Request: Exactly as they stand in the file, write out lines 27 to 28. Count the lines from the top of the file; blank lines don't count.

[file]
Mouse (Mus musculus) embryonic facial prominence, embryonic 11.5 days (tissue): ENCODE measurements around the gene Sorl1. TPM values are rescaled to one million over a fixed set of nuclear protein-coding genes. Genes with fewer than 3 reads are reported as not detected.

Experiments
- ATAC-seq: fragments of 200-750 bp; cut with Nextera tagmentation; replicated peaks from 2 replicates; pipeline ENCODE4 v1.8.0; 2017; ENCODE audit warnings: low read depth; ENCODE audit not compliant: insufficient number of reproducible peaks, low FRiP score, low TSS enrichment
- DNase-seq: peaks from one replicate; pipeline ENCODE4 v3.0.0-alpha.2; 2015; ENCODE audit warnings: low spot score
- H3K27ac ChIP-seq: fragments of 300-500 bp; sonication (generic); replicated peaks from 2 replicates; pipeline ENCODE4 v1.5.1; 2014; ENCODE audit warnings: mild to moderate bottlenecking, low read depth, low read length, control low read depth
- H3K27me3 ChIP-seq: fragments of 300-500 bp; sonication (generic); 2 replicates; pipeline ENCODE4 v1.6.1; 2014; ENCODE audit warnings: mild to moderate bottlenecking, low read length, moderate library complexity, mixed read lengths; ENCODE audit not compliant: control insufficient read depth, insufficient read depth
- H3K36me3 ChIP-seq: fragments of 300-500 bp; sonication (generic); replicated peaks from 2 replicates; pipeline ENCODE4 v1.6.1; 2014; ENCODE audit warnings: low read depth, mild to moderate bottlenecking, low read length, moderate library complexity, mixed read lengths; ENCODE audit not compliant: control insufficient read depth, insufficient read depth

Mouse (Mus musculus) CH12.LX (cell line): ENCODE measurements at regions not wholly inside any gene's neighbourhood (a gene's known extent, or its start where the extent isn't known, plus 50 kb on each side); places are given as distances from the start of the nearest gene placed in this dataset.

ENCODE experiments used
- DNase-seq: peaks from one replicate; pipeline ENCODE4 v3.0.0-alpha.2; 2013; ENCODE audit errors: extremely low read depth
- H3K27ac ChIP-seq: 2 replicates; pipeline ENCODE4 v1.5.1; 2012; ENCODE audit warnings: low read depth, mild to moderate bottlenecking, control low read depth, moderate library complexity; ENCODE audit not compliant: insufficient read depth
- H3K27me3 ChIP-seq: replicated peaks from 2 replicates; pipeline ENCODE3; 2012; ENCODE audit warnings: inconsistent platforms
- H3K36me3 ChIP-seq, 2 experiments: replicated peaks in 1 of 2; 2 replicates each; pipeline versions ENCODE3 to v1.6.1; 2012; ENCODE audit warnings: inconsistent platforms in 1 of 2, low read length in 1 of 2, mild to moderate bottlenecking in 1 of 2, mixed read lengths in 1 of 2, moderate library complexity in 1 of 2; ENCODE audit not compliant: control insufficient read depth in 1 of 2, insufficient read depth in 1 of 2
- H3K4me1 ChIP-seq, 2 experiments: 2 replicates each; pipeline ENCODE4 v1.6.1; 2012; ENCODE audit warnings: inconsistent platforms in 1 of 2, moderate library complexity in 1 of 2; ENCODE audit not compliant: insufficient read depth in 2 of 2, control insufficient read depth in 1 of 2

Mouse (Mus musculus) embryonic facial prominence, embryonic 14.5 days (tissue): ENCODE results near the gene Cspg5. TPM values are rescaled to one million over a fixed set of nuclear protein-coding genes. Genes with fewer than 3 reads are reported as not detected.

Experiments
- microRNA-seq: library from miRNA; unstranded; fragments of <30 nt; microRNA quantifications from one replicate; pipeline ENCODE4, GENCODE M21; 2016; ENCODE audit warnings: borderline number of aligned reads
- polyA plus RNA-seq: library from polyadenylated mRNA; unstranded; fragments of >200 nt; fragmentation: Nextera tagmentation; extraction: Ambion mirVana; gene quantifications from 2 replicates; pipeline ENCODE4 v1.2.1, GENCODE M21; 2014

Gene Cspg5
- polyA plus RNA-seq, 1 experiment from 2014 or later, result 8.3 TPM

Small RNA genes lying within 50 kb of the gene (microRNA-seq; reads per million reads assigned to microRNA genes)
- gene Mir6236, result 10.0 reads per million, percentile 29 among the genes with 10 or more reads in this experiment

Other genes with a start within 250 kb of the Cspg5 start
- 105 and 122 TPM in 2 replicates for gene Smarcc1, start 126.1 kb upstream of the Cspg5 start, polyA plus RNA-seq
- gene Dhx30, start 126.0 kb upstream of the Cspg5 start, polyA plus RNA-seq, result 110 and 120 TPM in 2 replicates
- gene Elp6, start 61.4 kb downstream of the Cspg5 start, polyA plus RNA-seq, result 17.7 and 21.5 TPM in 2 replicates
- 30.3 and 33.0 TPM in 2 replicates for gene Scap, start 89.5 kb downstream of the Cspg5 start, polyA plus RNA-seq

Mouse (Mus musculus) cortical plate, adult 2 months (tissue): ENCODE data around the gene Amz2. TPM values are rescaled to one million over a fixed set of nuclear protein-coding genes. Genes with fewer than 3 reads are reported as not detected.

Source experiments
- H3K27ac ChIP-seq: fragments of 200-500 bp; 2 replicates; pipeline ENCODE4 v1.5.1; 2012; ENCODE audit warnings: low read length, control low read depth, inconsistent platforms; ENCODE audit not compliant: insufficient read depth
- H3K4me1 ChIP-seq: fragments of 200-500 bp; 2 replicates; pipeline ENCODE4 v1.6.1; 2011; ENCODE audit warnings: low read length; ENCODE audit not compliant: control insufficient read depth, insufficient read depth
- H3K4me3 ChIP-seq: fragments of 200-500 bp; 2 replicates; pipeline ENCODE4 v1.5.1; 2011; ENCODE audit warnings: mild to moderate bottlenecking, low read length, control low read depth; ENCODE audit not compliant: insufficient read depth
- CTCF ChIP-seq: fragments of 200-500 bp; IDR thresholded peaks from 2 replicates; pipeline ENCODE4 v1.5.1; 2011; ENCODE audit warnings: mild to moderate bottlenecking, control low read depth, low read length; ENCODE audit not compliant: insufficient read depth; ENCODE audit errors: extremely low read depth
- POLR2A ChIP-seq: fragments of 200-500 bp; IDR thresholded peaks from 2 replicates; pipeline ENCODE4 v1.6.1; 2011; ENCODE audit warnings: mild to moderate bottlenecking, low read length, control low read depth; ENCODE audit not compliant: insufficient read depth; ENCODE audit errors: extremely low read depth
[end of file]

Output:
- 30.3 and 33.0 TPM in 2 replicates for gene Scap, start 89.5 kb downstream of the Cspg5 start, polyA plus RNA-seq

Mouse (Mus musculus) cortical plate, adult 2 months (tissue): ENCODE data around the gene Amz2. TPM values are rescaled to one million over a fixed set of nuclear protein-coding genes. Genes with fewer than 3 reads are reported as not detected.